• Close-contact service providers. Close-contact service providers may open subject to social distancing and sanitation rules and guidelines. These providers include barber shops, hair salons, nail salons, tattoo services, waxing salons, threading salons and spas, body art facilities, and massage therapy establishments. The order also “strongly encouraged” close-contact service providers to implement the ADPH’s “Guidelines for Close Contact Personal Service Businesses.”
  • Beaches. Alabama beaches will be open with no limit on gatherings, but people must maintain a six-foot distance between themselves and individuals from a different household.

The May 8 order identified “higher risk businesses activities” including entertainment venues and certain athletic activities that will remain closed at this time. Entertainment venues include the following: nightclubs, bowling alleys, arcades, concert venues, theaters, auditoriums, performing arts centers, tourist attractions (including museums and planetariums), racetracks, indoor children’s play areas, adult entertainment venues, casinos, bingo halls, and venues operated by social clubs.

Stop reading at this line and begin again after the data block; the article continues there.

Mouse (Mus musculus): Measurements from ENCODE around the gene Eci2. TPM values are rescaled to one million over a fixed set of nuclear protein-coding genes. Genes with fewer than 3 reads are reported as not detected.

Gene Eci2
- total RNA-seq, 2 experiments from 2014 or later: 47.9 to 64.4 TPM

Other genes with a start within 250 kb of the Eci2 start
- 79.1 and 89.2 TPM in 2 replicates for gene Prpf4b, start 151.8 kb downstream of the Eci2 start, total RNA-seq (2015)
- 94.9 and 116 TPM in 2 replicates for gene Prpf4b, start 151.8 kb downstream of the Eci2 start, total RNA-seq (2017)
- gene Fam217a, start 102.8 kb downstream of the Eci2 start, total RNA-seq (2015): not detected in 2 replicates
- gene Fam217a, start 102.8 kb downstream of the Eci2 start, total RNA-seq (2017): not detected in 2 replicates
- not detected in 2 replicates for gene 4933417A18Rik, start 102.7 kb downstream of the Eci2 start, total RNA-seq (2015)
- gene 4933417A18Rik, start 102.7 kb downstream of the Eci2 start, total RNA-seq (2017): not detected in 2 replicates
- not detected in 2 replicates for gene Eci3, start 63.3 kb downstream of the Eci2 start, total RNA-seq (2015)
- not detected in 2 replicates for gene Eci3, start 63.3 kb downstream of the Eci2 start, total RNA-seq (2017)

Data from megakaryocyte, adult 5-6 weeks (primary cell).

The athletic activities that remain prohibited include: (1) “[s]ports that involve interaction with another person of closer than [six] feet”; (2) “[a]ctivities that require use of shared sporting apparatus and equipment”; and (3) “[a]ctivities on commercial or public playground equipment.”

New Guidelines for All Alabama Businesses

Under the amended order, all Alabama employers are “strongly encouraged” to implement the ADPH’s “Guidelines for Safeguarding All Businesses.” The guidelines offer the following recommendations for employers:

  • Promote telework. Employers are encouraged to “[a]llow employees to work from home as much as possible.”
  • Screen employees. The guidelines provide that employers should screen all employees reporting to work by asking questions regarding COVID-19 symptoms, including:
    • “Have you been in close contact with a confirmed case of COVID-19?”
    • “Are you experiencing a cough, shortness of breath or sore throat?”
    • “Have you had a fever in the last 48 hours?”